Who is the Colorado Criminal Justice Reform Coalition?

Our mission is to reverse the trend of mass incarceration in Colorado. We are a coalition of nearly 7,000 individual members and over 100 faith and community organizations who have united to stop perpetual prison expansion in Colorado through policy and sentence reform.

Our chief areas of interest include drug policy reform, women in prison, racial injustice, the impact of incarceration on children and families, the problems associated with re-entry and stopping the practice of using private prisons in our state.

If you would like to be involved please go to our website and become a member.

Sunday, June 08, 2008

DOC Wants To Be Paid To Stay In Colorado Springs

The Gazette wrote their incredibly unflattering opinion on DOC asking for perks to stay in Colorado Springs. The DOC is currently looking for new office space. The Gazette tells them to keep looking.

They have to be kidding. They absolutely cannot be serious at all. It must be some kind of a joke.

The state Department of Corrections is either joking, or it fancies itself on par with the United States Olympic Committee. The agency wants more space - with free new furniture and such - and it's threatening to move from Colorado Springs unless public and private entities pay money to entice it to stay.....The Department of Corrections, is a bureaucracy that oversees Colorado's growing and embarrassing blight of excessive incarceration. It's the hub of a public/private racket that somehow tries to pass off the financial drain of incarceration as economic development, when it's nothing of the sort.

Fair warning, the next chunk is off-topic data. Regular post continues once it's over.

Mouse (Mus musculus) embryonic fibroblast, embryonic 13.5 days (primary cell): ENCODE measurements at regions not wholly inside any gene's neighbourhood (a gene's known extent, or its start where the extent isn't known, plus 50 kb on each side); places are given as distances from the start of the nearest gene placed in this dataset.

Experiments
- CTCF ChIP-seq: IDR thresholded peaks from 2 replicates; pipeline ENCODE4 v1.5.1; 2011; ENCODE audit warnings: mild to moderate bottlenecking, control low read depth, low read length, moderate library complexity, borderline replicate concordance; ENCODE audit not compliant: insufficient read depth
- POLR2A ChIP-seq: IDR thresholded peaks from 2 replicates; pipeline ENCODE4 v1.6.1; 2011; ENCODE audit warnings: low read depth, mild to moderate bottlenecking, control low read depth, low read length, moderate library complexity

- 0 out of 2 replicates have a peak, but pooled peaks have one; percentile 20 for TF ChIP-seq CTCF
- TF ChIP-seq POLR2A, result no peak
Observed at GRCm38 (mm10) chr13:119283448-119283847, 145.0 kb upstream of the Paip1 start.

The DOC operates out of a 65,000-square-foot office in southeast Colorado Springs which houses about 240 employees. Agency officials say they're outgrowing the building, and they want something more like 100,000 square feet. It has requested proposals from locations in El Paso, Fremont, Pueblo and Douglas counties. It wants reduced rent, free furniture, help with moving and employee relocation expenses, a "cash allowance" for building improvements, and a host of other public/private goodies.

James Ramsey, a DOC buildings official, argues that a community should pave the way for the agency because "Wherever the central office is located, we've got salaried employees living and spending money."

Wowwee! State employees, spending money right here in Colorado Springs! Well, certainly we should just ante up and give local money to a state agency that has outgrown its britches. Or, we could just quote former presidential spokesman Hodding Carter III: "I'm not going to tell a master politician how to suck eggs."

The indecent proposal calls into question whether our Department of Corrections serves the interests of society, or the interests of the Department of Corrections itself. If DOC officials had the public interest at heart, they would seek the most logical, strategically advantageous location. Instead, they're seeking the location that comes with nice furniture, and "cash allowances" - paid for by the little people - aka a subsidy package to enhance the comfort of state employees.

Even Mike Kazmierski, executive director of the Economic Development Corporation, isn't buying this embarrassing pitch. He questioned the wisdom of a local government subsidizing a branch of state government. El Paso County Commissioner Jim Bensberg characterized the solicitation as a "threat" by DOC to move to another town.